by Theresa Liu



What do I remember from my trip to Yunnan 40 years ago? Red earth from the hillsides spilling onto the road. That enduring color had cut a visceral memory and I looked for it on this recent trip. Again, the red was ubiquitous. The soil supported the mountains of pines, oaks, wild rhododendrons; also the tended fields of potato, buckwheat, tobacco, blueberries. It was tilled in the landscaping projects in villages where denizens planted flower beds to beautify their communities, readying for tourism.

Yunnan province in southwest China is bordered by the Tibetan highlands in the northwest and tropical rainforests that extend into Myanmar and Laos in the southeast. The province is home to one-third of China’s national minorities, many of whom hold fast to their ethnicity and cultural identities.

My recent journey began in the provincial capital of Kunming, a metropolis of five million people. The highlight was visiting the Stone Forest where tightly packed limestone pillars, some 30 meters in height, resembled a petrified forest. Before the onslaught of tourism the area was home to the Sami minority who mostly made a living tending their plum orchards. Many now work as guides, grounds keepers, and souvenir hawkers at the site.


The bullet train transported me to Dali, a city 328 kilometers northwest of Kunming and capital of the Bai minority. After leaving the bustling new town I descended into a peaceful valley where the architecture changed into traditional Chinese-style structures with tiled roofs and skyward pointing eaves. The mud-and-wattle buildings were white-washed with gables decorated with large hand-painted blue motifs of curly clouds and stylized lotus flowers.

In the old town small shops and eateries lined both sides of the main thoroughfare. A jumble of religious buildings can be found in the narrow streets; they ranged from Buddhist and Taoist temples to an Islamic mosque, as well as a Catholic church crammed into a Chinese temple.

An evening stroll sharpened my olfactory glands to the scent of roses in the midst of merchants fashioning silver jewelry and fancy tea thermoses, and others displaying batik and tie-dye apparel in blue-and-white. The floral fragrance permeated the area causing me to lose interest in the rose-flavored sweets.

While in Dali I witnessed the Torch Festival, an ancient folk custom celebrated by many ethnic groups in the region. The worship of fire was believed to chase away evil and to protect crop growth.  Large torches made of dried pine wood attached with auspicious words on banners are erected at a central location in many villages. During the day festivities include traditional singing and dancing, horseracing, and eating and drinking. As night falls, the large torches are lit and the locals throw pine resin at them causing minor explosions. People carry smaller torches and parade through streets and fields adding to the festivities.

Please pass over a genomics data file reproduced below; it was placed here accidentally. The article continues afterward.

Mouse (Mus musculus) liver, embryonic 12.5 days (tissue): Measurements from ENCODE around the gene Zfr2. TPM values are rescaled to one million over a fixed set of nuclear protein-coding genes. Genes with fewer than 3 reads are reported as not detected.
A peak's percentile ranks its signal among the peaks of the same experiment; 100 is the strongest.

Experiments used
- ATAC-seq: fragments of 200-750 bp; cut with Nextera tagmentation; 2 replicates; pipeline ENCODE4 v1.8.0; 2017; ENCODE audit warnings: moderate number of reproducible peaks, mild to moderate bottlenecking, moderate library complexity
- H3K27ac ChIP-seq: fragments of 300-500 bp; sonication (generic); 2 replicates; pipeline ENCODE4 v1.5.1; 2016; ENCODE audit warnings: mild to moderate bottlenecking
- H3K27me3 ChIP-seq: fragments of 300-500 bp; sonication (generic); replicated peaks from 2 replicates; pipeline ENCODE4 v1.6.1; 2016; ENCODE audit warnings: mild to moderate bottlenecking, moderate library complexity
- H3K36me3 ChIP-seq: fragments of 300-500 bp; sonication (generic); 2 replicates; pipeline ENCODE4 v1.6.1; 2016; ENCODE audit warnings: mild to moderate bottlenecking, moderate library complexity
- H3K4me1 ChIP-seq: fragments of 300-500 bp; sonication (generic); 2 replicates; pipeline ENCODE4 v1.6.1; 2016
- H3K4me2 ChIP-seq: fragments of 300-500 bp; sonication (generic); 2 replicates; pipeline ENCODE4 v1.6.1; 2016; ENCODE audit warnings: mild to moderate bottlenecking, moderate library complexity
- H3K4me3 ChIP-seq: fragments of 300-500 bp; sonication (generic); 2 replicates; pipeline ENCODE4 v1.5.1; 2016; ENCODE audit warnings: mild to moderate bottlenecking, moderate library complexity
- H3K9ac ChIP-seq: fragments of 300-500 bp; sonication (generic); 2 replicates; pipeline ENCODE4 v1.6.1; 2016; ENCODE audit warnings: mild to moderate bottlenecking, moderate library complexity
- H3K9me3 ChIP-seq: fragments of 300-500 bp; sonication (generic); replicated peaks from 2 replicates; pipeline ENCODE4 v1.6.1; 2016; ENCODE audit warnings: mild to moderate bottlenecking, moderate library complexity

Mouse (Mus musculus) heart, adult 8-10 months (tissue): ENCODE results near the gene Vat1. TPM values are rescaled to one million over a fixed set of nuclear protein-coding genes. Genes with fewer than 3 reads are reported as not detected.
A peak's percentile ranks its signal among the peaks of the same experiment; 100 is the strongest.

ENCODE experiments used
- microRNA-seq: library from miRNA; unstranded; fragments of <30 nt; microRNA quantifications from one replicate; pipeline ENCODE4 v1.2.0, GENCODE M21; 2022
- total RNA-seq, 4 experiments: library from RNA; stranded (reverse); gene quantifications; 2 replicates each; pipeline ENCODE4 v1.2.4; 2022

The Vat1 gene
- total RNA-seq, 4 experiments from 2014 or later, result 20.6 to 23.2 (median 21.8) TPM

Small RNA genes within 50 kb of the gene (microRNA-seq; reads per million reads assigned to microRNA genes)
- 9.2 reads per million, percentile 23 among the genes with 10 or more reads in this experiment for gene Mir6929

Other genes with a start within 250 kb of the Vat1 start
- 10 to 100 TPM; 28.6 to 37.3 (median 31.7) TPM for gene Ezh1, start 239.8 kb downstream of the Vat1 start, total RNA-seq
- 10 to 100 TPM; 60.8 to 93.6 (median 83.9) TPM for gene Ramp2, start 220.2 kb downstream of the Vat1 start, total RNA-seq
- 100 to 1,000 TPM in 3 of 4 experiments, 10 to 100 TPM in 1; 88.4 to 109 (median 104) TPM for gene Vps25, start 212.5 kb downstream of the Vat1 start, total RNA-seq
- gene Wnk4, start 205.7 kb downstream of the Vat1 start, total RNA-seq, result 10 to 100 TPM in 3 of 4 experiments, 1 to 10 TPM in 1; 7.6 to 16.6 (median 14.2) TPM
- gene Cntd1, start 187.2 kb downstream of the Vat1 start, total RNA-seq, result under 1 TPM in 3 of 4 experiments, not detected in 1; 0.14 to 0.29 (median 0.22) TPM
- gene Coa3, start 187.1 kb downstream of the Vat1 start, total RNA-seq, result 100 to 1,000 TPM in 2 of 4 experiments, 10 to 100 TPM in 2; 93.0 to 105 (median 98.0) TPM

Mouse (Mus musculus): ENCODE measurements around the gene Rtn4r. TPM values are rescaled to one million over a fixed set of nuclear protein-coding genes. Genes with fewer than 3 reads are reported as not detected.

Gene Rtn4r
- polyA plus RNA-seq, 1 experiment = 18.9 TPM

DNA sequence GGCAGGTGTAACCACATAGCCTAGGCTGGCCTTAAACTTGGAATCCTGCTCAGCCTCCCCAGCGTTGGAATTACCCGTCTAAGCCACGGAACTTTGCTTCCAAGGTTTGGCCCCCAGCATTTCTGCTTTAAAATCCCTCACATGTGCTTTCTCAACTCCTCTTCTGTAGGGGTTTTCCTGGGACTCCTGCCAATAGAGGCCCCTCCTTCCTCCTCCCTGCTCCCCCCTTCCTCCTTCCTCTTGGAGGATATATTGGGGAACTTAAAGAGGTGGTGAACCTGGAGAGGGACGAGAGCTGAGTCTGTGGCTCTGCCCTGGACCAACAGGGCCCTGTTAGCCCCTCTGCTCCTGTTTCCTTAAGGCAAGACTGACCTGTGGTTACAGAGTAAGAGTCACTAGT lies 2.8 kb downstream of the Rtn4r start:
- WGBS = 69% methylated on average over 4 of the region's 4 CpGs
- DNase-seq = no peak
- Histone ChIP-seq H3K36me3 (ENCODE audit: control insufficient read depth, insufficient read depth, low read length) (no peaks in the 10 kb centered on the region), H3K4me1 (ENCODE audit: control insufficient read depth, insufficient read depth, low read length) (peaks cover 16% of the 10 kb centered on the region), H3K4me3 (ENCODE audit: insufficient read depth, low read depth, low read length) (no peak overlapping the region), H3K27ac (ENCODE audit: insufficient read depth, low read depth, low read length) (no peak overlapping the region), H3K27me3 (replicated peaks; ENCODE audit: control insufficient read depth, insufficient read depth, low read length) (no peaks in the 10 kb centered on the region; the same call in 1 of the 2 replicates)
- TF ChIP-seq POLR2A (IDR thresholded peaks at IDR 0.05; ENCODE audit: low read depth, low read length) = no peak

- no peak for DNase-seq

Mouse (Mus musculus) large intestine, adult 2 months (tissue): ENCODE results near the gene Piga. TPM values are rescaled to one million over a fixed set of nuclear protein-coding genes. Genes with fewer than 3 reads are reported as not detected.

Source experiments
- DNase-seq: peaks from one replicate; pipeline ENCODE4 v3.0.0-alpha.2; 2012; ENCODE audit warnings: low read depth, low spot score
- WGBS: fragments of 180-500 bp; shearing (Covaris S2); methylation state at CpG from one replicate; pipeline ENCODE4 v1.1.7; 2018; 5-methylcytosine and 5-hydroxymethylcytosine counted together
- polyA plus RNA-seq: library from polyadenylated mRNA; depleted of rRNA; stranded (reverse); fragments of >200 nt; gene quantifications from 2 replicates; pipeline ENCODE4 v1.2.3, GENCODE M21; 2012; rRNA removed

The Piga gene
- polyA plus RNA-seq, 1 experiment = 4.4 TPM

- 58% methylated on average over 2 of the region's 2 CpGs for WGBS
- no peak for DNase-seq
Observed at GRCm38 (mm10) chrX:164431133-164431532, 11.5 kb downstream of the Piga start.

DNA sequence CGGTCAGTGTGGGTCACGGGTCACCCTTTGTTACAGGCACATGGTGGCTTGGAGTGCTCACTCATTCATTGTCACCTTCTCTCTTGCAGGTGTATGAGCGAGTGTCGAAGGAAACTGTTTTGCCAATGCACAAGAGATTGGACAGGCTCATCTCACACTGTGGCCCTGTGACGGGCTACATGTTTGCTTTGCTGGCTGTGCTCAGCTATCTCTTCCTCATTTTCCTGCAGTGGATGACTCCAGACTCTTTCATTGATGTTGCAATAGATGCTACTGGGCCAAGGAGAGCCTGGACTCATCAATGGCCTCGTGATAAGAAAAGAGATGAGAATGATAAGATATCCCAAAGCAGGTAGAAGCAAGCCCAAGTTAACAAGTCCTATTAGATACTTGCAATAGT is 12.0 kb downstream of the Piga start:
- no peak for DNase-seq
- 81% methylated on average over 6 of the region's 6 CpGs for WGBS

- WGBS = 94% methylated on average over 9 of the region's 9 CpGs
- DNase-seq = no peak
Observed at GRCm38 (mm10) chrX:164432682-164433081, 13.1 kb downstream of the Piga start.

Lijang is my next stay. Along the way I stop a taxi at Shaxi, a lovely village during the Tea Horse Road, where the tea caravans went for century from the Southern Yunnan to Tibet and the inner China.

I traveled farther north to reach Lijiang, the premier tourist attraction in Yunnan. After the great earthquake of 1996 the old town was rebuilt and prettied up with gardens and paved lanes. The wooden doors, screens and shutters of the buildings were re-embellished with carved images of flowers, vines, and birds. Many family homes have been converted into guesthouses while others were sold or rented to outsiders who turned them into cafés and souvenir shops.

My local guide accompanied me to Wangu Lou Pavilion, a 33-meter high structure standing on Lion Hill, the old town’s highest point. At the top I was rewarded with a view of homes with their characteristic grey tiled roofs and flying eaves. While we circled the landing, my guide commented on Lijiang, the capital of the Naxi minority to which he belonged.

Designated a UNESCO World Heritage Site in 1997, Lijiang has vaulted to the number two position for the most beautiful ancient-styled town in China. It is the only Asian city in the world’s top 10 for clean air quality. In traditional Naxi society, women rule over all domestic affairs and family finances, yet despite such authority, most domestic and agricultural work are done by women. Preservation of nature is the central tenet in Naxi culture, fortified by its Dongba religion. Most striking among the guide’s remarks was his dislike for the majority Han Chinese. From experience he found them to be haughty and worst of all lacking respect for nature. He attributed their shortcomings to the absence of religion.